While attending Ealing, Freddie met Tim Staffell, who was a member of a local band called Smile. Freddie soon began attending Smile’s rehearsals and got to know the group’s other members, guitarist Brian May and drummer Roger Taylor. He often used to come along, make comments on Smile’s appearance and give advice on how their stage presence should look like.


Inspired by his new friends, he began playing in bands himself, such as Ibex which turned then into Wreckage and finally Sour Milk Sea (exact dates in the Freddie Mercury profile at the bottom of the ‘Mercury – the all-round artist’ section). Chris Smith, a former band member and friend, tells how he was startled by Freddie’s musical talent: “The first time I heard Freddie sing I was amazed. He had a huge voice. Although his piano style was very affected, very Mozart, he had a great touch. From a piano player’s point of view, his approach was unique.”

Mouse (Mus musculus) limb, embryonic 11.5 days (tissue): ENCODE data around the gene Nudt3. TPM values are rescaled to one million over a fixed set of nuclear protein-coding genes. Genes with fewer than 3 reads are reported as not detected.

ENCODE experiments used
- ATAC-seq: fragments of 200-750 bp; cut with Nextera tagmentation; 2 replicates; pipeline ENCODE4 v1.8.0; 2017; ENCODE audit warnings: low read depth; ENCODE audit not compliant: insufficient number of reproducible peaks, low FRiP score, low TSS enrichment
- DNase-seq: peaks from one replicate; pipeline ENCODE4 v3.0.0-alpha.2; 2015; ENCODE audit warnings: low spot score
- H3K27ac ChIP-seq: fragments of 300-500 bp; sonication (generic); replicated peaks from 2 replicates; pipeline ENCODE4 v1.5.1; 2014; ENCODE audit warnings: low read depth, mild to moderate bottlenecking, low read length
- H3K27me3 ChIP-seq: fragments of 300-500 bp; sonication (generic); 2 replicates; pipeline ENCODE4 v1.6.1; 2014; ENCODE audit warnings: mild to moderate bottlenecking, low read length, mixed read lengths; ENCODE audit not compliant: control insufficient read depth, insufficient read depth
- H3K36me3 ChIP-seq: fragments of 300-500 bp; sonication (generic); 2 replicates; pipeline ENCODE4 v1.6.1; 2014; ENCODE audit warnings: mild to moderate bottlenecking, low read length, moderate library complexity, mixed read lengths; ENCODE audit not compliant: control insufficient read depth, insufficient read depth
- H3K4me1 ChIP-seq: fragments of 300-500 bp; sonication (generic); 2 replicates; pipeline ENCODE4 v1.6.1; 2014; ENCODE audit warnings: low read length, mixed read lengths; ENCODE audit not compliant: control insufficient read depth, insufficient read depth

Onstage, Freddie had a completely different personality than his otherwise calm, extremely well-mannered character.  In front of the audience, Freddie was an extrovert entertainer, who would practise his typical dramatic movements which later became a trademark of Queen’s live shows.


Although in 1969, Freddie left Ealing with a diploma in graphic arts and design, he was on the way to become a legendary performer and show master.





+++ read the article from RECORD COLLECTOR, March 1996 about Freddie’s beginnings +++:







Link to Freddie’s art:








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A “silhouetto of a man”, Freddie at an Ibex-tour:





First concert with Ibex:


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Ibex concert poster:





Back in London, at a friend’s flat:


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Sour Milk Sea:










Smile outside the Royal Albert Hall in 1969:


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Early Queen with Mike Grose as bassist:


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Barry Mitchell, another Queen bassist: